Don’t Mess With Education

Screen Shot 2013-10-10 at 11.41.59 PMThe first NC Women’s Summit took place on October 15th, 2013, at UNC-Chapel Hill as a joint collaboration of Women AdvaNCe and the Southern Oral History Program at UNC-CH.  Women from across the state joined together to discuss what’s at stake for North Carolina women and families.

BY MARY PARRY    Education is on the minds of women in North Carolina.  We care about teachers.  We know that quality public schools and universities improve our state’s bottom line.  To that end, concerned citizens from counties across the state gathered last Tuesday to hear from women scholars and non-profit organization leaders about what’s happening to public education– and what, exactly, we can do about it.

Dr. Suzanne Gulledge of UNC’s Education Department started the conversation by challenging the viewpoint that public education is broken.  Duke’s Dr. Helen Ladd was quick to chime in: “Public education in North Carolina is very much under attack.  Nationally, we were 24th in teacher salary.  Now we’re 48th.  And we’re 46th in per pupil spending– that’s less than all of the states surrounding us.”  Ladd says that North Carolina’s newest education legislation will undermine our ability to attract good teachers.

Panelist Gina Moretto Wright agreed.  Her family urged her not to go back into classroom teaching after earning a master’s degree in Education Technology, due to the amount of stress she felt and the lack of support teachers receive.  She now serves as the Legislative Liaison for the Tarheel Alliance of Classroom Teachers.

Corporate interests get prioritized ahead of North Carolina’s students, according to Karey Harwood, Executive Director of Public Schools 1st NC.  Harwood says that the appeal of “school choice” distracts parents from the fact that the deck has been stacked against them.  “Vouchers have moved $12 million away from public education funding,” Harwood said.  While our public schools receive less funding, new performance requirements force public schools to teach to the test.   Harwood says that private schools aren’t being held to the same standard.

Charter schools also water down the public education system, says Diane Morris, founder of Dynamic Community Charter School in Cary.  “Most charter schools are designed to serve a specific, privileged community.  Many are run by companies, which must report to shareholders.  They rob our public schools of funding and support.”  While Morris’ charter school was founded to meet the needs of special needs students, most charter schools accept very few high-risk students.  For public schools, turning students away isn’t an option, even when funding for exceptional students is capped below enrollment.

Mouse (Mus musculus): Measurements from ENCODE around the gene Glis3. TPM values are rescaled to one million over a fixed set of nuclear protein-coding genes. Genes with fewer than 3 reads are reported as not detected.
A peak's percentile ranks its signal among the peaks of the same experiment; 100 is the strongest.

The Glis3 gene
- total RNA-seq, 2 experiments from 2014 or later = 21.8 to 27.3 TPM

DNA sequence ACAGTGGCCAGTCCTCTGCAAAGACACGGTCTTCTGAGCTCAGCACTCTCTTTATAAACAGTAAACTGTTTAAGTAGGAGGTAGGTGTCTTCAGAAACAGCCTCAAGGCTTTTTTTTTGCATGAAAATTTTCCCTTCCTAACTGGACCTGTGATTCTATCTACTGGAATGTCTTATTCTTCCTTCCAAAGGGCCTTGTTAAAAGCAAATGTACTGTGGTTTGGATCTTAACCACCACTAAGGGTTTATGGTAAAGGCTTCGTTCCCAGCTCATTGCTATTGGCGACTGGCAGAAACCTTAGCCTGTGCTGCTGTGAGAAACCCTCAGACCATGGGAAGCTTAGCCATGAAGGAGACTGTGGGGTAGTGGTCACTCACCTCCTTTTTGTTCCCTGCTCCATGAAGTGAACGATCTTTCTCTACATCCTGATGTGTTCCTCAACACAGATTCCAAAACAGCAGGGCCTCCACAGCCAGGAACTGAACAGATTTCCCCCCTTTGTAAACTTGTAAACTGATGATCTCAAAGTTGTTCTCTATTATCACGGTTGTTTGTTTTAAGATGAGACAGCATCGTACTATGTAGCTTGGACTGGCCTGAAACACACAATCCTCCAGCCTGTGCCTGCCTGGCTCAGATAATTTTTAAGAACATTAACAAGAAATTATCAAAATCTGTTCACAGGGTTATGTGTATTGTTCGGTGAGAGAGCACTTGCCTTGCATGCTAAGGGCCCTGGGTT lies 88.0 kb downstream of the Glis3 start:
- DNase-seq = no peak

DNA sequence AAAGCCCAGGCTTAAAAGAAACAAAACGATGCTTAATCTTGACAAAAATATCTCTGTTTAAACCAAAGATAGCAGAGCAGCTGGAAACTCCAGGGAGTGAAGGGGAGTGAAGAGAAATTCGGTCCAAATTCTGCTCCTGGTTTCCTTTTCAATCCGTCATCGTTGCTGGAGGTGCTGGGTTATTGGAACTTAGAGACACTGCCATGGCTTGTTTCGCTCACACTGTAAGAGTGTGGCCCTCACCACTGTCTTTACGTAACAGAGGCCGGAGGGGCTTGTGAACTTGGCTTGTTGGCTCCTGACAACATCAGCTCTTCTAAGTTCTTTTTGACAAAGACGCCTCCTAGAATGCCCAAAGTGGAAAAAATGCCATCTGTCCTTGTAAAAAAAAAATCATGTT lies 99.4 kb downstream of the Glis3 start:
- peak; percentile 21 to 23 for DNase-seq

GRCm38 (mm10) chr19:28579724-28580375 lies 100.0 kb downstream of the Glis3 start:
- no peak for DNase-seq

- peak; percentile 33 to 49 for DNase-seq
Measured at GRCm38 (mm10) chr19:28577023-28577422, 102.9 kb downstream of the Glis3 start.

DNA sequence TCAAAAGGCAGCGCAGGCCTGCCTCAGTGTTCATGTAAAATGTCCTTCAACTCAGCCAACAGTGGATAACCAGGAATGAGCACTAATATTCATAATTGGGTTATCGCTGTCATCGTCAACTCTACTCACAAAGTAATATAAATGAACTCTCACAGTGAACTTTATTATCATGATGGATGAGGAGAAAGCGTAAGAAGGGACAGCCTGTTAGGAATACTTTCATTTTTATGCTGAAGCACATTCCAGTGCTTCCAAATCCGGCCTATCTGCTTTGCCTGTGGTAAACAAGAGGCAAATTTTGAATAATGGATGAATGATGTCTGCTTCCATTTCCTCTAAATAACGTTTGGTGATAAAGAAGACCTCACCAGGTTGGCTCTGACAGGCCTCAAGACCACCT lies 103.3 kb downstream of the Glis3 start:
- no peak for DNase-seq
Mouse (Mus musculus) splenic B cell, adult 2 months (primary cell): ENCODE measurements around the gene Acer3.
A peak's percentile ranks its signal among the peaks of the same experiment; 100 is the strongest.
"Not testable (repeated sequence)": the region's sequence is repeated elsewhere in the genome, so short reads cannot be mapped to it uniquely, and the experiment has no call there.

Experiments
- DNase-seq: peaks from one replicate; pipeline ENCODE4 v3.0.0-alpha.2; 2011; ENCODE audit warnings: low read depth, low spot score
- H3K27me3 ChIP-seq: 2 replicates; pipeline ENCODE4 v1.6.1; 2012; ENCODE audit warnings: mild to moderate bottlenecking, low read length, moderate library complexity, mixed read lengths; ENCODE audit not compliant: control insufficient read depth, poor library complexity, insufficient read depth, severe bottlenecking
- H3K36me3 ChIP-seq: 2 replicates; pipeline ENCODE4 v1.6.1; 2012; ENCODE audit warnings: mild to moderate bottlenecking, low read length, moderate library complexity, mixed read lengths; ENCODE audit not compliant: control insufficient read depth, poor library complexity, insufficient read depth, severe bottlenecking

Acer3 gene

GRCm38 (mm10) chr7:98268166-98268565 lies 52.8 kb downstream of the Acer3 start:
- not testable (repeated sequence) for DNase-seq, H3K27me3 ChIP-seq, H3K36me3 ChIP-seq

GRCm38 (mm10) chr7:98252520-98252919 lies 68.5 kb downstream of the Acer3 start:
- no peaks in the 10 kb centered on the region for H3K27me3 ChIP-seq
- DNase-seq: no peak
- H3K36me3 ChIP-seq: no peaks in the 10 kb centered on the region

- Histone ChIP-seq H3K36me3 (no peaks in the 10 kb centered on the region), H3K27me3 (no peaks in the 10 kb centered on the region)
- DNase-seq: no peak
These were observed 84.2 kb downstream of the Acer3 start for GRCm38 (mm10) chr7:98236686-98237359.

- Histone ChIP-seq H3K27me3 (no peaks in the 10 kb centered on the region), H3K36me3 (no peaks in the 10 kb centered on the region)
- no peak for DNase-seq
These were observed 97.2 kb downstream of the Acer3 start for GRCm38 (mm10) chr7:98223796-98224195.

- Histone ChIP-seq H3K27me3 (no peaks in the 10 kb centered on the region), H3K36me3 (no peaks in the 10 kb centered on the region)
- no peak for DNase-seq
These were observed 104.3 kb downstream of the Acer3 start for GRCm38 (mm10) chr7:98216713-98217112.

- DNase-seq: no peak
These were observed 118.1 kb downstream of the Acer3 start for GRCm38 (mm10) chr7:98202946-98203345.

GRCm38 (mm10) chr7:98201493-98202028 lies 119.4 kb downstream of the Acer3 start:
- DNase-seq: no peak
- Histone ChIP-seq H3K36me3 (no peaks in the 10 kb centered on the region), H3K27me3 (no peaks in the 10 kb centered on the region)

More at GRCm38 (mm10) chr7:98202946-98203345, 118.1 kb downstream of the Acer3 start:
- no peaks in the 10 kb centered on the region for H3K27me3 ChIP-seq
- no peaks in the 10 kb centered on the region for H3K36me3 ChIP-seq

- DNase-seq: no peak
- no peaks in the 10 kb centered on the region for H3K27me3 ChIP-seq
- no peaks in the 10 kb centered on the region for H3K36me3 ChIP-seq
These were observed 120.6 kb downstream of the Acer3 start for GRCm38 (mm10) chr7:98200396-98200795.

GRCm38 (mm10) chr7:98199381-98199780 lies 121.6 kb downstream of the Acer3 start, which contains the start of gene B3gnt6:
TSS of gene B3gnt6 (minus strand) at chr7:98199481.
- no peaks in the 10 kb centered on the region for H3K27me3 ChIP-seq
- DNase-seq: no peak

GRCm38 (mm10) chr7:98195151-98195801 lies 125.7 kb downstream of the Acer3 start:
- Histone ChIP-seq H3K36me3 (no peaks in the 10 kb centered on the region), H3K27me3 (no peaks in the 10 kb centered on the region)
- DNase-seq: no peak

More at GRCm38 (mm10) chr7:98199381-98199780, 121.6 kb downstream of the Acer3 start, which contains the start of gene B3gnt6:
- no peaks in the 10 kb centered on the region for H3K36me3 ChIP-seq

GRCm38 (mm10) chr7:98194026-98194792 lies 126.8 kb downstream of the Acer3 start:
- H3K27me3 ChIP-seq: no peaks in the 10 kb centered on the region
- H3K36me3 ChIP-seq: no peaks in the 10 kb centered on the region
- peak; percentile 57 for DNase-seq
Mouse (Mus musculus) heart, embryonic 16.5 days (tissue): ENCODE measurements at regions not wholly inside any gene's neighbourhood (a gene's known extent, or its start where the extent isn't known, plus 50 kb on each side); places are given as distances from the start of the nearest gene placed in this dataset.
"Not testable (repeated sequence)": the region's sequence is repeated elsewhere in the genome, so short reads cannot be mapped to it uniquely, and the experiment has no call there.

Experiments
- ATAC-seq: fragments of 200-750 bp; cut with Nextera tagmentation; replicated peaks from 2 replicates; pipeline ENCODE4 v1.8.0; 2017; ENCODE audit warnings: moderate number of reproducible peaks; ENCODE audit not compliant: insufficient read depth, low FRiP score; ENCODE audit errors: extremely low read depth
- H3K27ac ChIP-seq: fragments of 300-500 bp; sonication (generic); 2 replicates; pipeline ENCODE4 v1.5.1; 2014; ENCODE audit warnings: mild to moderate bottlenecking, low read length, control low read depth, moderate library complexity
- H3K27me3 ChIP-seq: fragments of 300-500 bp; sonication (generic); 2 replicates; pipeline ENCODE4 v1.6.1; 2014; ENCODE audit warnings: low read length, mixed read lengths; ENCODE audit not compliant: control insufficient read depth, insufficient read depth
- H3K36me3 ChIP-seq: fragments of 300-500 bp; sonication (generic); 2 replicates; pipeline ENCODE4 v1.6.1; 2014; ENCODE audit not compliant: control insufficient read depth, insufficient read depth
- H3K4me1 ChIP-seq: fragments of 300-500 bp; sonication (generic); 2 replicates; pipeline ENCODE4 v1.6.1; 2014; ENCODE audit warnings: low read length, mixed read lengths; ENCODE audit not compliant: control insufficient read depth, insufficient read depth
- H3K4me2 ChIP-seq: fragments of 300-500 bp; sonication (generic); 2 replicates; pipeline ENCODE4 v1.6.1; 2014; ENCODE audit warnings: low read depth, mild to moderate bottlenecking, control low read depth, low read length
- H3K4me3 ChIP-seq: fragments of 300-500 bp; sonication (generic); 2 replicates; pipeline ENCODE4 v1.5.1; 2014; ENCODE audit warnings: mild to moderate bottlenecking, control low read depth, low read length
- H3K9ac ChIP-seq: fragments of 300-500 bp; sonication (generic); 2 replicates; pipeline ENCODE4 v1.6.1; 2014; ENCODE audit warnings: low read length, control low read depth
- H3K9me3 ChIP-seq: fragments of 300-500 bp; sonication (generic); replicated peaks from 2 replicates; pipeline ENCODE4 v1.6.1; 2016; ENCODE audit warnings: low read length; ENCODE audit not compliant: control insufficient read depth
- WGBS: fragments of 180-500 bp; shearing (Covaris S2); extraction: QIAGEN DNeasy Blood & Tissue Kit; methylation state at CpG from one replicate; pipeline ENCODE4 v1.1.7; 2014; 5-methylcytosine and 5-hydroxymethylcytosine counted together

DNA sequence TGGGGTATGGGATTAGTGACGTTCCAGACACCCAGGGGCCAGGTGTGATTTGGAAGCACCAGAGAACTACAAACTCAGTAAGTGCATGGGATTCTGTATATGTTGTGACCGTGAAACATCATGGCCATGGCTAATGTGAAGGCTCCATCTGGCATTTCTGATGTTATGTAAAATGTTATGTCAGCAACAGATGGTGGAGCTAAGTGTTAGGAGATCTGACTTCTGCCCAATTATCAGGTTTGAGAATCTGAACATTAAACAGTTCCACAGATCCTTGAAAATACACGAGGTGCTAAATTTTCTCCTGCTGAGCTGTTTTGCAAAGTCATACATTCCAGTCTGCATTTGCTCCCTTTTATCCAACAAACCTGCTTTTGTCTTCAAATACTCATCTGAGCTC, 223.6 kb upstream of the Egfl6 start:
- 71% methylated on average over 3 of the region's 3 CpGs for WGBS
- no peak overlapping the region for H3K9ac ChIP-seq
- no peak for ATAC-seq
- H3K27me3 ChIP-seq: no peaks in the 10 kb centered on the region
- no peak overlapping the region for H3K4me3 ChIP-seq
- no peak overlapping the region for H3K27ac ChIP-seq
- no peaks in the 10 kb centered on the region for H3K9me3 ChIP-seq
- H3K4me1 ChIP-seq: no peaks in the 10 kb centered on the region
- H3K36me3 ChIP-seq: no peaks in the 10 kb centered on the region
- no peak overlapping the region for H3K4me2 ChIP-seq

The defunding of pre-K programs and our public universities seriously concerned the summit’s panelists and attendees. Ginger Young, Executive Director of Book Harvest, pointed to facts that highlight the need for early childhood intervention.  “Low-income kids enter Kindergarten having heard only 13 million words.  Other students enter Kindergarten having heard 45 million words. That’s a 32 million word gap.”  Leveling the playing field during these early years helps all students achieve, since teachers are stretched thin when serving students with such different educational needs.

In order to save our state’s public education system, panelists encouraged attendees to stay informed and help others do the same: “People don’t know these facts,” said Morris.  “Some of this stuff that’s happening is just crazy.  Let’s do something about it.”

Here are a few other ways panelists suggested taking action:

  • Prioritize these issues by writing letters to your legislators and to the editors of your newspapers;
  • Use social media to share what you learn and help others engage;
  • Join the organizations that are leading the way in speaking up for public education;
  • Start your own AdvaNCe Team.  Follow Women AdvaNCe with your friends and meet monthly to take action together.

Consider speaking up for students and teachers, schools and universities across this state.  Write your letters and share your knowledge.  Say it with swagger: “Don’t mess with education.”  Women make up 54% of the electorate.  Together we have a powerful voice. 

NC Women’s Summit – Education Panelists

Dr. Suzanne Gulledge, Clinical Professor of Middle Grades Education at UNC

Dr. Helen Ladd, Professor of Public Policy and Economics at Duke University

Ginger Young, E.D., Book Harvest

Gina Moretto Wright, Legislative Liaison at Tarheel Alliance of Classroom Teachers

Karey Harwood, Executive Director Public Schools 1st NC

Diane Morris, Founder Dynamic Community Charter School

 

 




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  1. Verla Insko

    Thanks so much for sponsoring the summit and engaging these successful, dynamic women who lead the way on education. They did a great job framing the issues and issuing the challenge to stay informed and speak up on behalf of public education and our children.

    However, at the end of the day, there is only one way to stop the dismantling of public education in North Carolina and that is to elect more moderate and progressive members to the North Carolina House and the NC Senate.

    We most certainly do need a Governor who is willing to make public education the top priority; but no Governor can do this without at least one chamber of the General Assembly to pass the bills and appropriate the money.

    Verla insko
    NC House District 56
    Orange County


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